CHRIS: I like duck confit but it’s always a gamble because it can be hard to cook it properly. While deceivingly simple, it takes some time to preserve the duck in its own fat. However, Demarchelier’s duck confit is nothing short of amazing. The two juicy duck legs were served on a bed of white beans stew. This traditional French dish has ample flavor and melt-off-the-bones goodness. I was baffled when the waiter put a steak knife by me since I can peel the meat off with barely a tug from my fork. The beans were just right – not mushy with just a good amount of firmness.
Ribeye with Pepper Sauce and Cream Spinach
GLASGOW: I don’t know if there’s anything that beats a great peppercorn steak from a French restaurant. If there is, I haven’t tried it yet. My medium-well steak (pictured sans peppercorn sauce) was very tender with a juicy interior and a subtle char. The pepper sauce was mild, not very peppery – perfect for those who are not used to a spice heavy palate like ours. The cream spinach was flavorful, very creamy but light on the thickness of the cream. We personally love a thicker sauce but that didn’t take away from how delicious this was. Those on a low sodium diet will appreciate the light hand of salt.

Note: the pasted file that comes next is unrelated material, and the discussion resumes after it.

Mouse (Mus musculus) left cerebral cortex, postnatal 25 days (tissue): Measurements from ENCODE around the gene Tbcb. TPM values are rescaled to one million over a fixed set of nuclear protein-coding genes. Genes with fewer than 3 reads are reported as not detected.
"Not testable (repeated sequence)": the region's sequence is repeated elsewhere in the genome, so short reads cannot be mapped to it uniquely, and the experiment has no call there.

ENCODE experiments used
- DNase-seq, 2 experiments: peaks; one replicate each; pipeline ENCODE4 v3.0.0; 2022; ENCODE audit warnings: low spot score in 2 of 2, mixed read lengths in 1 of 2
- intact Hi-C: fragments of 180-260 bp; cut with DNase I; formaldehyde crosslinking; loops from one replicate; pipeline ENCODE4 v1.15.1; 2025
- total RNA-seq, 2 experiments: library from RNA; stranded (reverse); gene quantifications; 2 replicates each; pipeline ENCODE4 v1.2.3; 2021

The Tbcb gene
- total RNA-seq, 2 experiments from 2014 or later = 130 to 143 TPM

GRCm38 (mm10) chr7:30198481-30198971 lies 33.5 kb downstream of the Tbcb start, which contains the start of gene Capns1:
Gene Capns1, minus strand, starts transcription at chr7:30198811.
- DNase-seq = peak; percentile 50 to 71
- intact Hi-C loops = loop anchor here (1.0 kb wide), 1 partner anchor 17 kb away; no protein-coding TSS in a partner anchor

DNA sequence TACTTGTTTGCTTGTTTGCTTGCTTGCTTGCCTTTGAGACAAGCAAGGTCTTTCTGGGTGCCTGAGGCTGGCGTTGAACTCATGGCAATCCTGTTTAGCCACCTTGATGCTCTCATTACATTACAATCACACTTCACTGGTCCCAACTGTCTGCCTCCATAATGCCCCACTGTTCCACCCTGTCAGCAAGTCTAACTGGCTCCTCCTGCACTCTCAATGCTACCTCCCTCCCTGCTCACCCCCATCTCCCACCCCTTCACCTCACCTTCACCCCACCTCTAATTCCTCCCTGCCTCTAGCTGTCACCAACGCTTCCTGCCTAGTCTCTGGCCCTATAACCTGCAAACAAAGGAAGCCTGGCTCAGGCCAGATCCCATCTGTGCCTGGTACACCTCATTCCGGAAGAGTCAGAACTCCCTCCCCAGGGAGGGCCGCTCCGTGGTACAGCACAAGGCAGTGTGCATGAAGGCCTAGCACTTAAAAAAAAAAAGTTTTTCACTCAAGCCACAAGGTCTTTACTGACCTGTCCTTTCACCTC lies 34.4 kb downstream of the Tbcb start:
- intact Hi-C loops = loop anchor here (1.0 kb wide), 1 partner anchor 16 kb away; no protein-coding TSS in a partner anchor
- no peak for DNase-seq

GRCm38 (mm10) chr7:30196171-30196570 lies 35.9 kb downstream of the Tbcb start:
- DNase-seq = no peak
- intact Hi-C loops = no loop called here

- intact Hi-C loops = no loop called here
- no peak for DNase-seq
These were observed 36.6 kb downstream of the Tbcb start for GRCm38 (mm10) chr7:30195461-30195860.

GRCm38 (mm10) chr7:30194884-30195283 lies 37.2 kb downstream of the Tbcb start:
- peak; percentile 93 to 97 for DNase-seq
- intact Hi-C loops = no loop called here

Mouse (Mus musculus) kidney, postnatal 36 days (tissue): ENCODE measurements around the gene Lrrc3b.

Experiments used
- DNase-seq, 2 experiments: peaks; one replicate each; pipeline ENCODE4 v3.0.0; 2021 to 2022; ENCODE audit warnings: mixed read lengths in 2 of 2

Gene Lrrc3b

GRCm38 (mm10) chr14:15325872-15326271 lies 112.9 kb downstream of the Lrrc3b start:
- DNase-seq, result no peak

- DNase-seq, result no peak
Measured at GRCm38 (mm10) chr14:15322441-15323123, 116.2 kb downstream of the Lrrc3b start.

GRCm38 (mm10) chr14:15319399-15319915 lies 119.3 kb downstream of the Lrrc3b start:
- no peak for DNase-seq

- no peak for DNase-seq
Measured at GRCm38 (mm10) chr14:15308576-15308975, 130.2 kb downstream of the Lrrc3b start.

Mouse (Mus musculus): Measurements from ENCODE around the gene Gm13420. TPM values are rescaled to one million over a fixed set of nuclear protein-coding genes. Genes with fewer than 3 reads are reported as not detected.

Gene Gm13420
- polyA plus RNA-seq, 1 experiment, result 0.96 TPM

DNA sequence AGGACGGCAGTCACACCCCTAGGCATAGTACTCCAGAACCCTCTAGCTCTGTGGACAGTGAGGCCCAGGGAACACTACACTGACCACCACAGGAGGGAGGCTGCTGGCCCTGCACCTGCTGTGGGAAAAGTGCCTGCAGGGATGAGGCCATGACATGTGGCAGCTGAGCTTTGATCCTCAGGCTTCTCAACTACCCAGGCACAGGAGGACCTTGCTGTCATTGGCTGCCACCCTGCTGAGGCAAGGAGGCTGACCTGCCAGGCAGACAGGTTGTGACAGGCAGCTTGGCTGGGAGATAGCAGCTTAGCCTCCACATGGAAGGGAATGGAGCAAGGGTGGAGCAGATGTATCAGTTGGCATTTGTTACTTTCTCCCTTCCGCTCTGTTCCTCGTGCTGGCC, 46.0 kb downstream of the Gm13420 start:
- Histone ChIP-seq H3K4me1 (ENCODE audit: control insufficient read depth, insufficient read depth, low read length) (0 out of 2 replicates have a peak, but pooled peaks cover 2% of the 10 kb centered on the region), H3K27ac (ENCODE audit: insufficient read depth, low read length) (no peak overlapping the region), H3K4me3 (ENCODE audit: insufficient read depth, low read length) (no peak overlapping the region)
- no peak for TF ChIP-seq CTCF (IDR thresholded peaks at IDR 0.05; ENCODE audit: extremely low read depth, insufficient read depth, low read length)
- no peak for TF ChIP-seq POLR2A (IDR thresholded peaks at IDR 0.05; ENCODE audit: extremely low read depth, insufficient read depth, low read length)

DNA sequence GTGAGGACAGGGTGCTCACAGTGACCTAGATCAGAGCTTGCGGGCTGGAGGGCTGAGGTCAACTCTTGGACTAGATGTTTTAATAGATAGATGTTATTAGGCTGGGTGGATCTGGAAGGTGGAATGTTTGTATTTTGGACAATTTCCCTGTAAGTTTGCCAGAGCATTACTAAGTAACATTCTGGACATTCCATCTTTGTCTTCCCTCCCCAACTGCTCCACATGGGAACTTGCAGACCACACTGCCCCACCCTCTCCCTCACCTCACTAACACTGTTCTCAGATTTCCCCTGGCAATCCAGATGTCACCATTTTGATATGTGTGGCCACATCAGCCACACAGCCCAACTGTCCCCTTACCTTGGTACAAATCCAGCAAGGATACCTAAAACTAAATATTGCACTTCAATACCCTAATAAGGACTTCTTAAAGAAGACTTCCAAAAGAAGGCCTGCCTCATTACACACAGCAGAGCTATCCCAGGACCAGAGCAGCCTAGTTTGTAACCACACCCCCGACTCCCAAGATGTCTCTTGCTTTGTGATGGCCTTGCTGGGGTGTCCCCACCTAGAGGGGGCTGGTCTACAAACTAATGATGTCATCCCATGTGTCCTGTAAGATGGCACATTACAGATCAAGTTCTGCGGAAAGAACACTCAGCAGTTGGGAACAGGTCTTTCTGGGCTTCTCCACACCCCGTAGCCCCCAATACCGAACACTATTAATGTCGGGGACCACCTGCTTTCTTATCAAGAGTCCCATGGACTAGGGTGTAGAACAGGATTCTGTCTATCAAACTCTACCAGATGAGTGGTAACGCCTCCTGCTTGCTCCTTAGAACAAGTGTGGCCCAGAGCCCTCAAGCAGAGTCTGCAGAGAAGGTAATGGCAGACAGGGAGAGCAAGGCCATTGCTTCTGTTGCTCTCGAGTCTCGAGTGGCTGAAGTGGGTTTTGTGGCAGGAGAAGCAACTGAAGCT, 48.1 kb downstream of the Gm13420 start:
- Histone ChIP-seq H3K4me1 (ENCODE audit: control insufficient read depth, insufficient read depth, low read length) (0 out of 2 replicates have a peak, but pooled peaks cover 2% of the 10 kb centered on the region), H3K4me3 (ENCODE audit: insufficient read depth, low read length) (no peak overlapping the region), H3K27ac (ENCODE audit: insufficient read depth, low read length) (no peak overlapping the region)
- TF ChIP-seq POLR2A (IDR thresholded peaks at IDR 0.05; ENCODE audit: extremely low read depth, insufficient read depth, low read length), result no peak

Chocolate Mousse Cake
CHRIS: This was the perfect ending to an already gastronomically satisfying night. The cake part is perfectly moist and soft while the mousse layered in between is light, fluffy, and wonderfully chocolaty. Sitting atop a plate of strawberry sauce with a dollop of whipped cream, this cake was sweet and heavenly. A wise choice for a chocolate lover who didn’t want to go over the edge of full.
GLASGOW: Thank goodness for Demarchelier. You hardly see this indulgent dessert on menus anymore. We greatly appreciated the restaurant for bringing it back into our lives. We highly recommend being extra nice to your server so he will giddily douse your crepe in a waterfall of Grand Marnier before it’s engulfed in the flames. Every bite sinfully divine, especially as we had more than enough Grand Marnier left over to make this dessert even more intoxicating.
Demarchelier is a neighborhood fixture for a reason, you can clearly see why in the photos above. Whether you’re in the area for a quick bite or a romantic local for dinner, we recommend heading to 50 East 86th Street to sate your palate.
Written in Collaboration with Christine Ongsueng